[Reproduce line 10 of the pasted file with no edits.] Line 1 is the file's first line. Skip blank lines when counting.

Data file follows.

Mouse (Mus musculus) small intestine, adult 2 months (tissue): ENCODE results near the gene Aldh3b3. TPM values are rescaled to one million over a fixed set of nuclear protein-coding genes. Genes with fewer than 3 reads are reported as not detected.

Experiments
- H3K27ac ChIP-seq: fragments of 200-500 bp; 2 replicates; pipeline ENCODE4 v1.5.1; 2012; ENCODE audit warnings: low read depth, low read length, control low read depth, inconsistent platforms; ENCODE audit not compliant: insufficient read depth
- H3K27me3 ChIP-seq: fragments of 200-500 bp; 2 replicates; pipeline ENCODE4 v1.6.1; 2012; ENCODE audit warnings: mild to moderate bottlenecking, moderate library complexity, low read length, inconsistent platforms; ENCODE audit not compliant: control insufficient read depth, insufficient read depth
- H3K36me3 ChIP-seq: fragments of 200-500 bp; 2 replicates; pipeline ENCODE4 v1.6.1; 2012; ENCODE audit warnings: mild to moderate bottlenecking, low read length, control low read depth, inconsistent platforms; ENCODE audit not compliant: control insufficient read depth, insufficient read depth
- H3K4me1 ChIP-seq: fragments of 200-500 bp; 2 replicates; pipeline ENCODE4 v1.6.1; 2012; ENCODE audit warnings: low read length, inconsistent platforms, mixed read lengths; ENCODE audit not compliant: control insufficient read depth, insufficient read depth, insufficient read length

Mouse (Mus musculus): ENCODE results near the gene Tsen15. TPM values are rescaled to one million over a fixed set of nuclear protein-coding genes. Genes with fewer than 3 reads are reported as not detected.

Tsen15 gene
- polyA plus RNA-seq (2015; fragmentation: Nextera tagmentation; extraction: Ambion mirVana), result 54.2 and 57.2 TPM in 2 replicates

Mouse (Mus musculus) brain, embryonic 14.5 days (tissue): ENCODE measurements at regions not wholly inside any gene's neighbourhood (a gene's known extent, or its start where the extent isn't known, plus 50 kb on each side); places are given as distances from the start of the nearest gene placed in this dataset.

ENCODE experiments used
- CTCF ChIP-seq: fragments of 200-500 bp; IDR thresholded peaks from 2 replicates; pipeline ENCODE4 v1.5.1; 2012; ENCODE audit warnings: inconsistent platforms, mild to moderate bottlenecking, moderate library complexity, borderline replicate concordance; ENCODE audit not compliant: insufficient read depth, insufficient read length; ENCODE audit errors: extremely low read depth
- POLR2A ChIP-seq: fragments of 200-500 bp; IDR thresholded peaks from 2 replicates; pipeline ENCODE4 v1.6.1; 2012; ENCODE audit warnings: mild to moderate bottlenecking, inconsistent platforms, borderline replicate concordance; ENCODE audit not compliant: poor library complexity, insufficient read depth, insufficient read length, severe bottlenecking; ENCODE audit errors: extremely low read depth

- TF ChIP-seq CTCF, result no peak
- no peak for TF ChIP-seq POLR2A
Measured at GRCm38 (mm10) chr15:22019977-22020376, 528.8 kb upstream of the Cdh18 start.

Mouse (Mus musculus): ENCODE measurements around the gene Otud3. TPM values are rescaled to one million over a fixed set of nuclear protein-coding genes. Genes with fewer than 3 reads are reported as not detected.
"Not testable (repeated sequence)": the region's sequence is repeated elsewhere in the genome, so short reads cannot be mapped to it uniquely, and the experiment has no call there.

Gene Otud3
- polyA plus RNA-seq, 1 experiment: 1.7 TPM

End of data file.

Mouse (Mus musculus) brain, embryonic 14.5 days (tissue): ENCODE measurements at regions not wholly inside any gene's neighbourhood (a gene's known extent, or its start where the extent isn't known, plus 50 kb on each side); places are given as distances from the start of the nearest gene placed in this dataset.